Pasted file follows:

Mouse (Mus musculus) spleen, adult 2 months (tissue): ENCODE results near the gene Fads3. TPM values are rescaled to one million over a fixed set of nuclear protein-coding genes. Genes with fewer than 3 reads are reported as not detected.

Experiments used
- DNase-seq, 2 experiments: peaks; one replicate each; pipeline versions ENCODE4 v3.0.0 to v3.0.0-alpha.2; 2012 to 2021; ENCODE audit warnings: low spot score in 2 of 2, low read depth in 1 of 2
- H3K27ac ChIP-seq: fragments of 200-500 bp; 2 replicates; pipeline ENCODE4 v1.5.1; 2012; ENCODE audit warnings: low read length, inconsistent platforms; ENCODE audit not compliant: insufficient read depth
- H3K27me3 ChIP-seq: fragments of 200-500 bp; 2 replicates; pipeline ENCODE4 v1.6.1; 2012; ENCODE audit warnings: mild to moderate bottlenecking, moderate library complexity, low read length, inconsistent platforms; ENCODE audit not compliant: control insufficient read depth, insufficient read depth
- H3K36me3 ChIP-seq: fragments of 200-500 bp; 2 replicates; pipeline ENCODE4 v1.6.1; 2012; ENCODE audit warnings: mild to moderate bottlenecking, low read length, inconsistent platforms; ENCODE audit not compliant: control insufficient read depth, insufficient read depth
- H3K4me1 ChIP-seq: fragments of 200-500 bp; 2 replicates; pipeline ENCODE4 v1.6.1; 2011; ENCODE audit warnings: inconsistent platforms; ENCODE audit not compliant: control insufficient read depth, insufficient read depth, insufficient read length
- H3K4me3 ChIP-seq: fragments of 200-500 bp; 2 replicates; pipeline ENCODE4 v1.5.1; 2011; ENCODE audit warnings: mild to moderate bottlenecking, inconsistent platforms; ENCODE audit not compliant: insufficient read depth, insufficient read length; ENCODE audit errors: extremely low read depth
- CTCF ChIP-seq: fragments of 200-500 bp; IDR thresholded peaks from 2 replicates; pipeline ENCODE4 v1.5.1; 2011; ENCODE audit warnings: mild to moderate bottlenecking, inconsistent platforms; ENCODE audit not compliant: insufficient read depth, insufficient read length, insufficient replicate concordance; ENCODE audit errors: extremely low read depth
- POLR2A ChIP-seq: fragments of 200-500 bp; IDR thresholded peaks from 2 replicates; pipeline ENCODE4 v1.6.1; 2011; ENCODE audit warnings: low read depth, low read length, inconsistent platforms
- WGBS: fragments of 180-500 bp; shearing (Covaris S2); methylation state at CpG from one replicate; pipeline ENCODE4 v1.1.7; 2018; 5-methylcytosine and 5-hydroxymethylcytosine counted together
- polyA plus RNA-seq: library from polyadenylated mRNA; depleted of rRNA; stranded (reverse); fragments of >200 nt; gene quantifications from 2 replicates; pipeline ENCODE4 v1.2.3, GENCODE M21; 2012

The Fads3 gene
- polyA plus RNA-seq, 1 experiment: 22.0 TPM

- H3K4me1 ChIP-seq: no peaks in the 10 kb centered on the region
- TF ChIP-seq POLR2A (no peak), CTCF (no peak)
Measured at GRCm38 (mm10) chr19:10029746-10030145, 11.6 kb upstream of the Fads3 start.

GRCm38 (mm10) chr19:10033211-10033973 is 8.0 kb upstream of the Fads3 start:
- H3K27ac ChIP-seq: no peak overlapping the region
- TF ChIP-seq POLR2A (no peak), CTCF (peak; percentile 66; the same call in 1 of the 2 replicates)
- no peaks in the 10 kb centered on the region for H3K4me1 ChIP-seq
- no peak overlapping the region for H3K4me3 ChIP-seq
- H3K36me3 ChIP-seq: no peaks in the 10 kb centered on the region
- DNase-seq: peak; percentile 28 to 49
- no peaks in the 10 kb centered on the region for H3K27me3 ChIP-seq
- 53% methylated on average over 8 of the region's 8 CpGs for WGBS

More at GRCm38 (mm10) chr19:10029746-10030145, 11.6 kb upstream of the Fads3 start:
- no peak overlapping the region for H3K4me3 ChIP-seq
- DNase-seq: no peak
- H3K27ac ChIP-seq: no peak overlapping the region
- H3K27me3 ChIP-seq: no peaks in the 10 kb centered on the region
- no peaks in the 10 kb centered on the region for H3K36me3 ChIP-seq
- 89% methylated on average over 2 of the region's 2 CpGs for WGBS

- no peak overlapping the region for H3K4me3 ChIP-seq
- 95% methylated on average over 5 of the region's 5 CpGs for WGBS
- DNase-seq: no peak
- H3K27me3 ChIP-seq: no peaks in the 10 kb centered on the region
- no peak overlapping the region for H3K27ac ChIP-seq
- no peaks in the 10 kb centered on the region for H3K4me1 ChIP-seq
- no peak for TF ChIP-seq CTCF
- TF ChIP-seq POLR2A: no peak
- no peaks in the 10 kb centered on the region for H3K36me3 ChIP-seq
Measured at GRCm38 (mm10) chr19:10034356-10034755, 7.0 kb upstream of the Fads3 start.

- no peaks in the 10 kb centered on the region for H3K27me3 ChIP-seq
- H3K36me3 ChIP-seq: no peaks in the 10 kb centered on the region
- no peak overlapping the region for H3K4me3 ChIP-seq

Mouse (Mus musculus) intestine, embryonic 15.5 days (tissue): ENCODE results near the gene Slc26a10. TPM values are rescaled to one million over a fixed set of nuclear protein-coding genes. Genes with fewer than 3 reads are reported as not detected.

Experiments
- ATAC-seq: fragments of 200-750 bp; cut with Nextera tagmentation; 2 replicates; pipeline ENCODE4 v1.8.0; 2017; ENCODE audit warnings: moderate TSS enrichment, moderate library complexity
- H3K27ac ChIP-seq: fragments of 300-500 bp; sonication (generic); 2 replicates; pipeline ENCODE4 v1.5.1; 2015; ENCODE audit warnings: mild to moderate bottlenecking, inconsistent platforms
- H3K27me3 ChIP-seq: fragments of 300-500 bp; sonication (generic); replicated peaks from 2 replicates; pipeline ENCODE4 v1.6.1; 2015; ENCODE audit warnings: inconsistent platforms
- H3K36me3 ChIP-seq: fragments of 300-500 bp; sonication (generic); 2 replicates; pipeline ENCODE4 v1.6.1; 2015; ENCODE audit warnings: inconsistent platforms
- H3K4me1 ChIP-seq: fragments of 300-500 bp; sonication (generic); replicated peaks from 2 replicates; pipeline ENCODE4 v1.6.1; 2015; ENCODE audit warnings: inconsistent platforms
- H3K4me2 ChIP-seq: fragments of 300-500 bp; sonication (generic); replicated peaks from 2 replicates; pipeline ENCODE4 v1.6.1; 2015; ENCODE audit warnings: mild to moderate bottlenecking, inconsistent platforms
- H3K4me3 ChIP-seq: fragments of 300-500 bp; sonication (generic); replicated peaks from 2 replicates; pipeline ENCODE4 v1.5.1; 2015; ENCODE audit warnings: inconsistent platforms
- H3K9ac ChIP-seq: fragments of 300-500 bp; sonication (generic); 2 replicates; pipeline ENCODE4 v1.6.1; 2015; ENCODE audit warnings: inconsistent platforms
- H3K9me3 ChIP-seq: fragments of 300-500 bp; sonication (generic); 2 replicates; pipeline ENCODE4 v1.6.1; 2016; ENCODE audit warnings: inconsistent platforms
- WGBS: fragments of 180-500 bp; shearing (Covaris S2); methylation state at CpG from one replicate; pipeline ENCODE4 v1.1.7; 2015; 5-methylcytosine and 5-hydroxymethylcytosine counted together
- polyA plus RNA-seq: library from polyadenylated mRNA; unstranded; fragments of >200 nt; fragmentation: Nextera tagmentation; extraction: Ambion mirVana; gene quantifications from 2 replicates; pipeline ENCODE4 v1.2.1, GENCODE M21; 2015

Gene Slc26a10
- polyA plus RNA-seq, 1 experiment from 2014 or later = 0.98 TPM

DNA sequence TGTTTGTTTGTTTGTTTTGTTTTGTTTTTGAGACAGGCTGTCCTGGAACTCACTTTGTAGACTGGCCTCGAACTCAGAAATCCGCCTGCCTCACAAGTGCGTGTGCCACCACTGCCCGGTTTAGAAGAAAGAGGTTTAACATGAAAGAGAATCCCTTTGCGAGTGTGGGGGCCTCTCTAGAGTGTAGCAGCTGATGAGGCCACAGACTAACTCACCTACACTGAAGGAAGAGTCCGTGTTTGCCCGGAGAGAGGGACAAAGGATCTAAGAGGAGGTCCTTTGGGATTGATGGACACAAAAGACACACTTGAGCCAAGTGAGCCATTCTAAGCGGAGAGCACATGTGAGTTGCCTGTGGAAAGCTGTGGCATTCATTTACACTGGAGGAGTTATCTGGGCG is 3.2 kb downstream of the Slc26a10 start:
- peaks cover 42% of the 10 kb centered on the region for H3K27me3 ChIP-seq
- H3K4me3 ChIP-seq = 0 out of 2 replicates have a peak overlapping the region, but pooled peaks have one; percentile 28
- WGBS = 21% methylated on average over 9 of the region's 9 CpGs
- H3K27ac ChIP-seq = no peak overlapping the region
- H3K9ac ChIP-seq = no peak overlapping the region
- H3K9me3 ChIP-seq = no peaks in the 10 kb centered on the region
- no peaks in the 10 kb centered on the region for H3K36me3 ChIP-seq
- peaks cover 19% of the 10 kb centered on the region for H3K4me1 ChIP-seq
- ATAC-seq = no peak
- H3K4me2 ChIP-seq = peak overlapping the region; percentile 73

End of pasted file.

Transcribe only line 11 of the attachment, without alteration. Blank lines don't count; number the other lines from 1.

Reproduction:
- WGBS: fragments of 180-500 bp; shearing (Covaris S2); methylation state at CpG from one replicate; pipeline ENCODE4 v1.1.7; 2018; 5-methylcytosine and 5-hydroxymethylcytosine counted together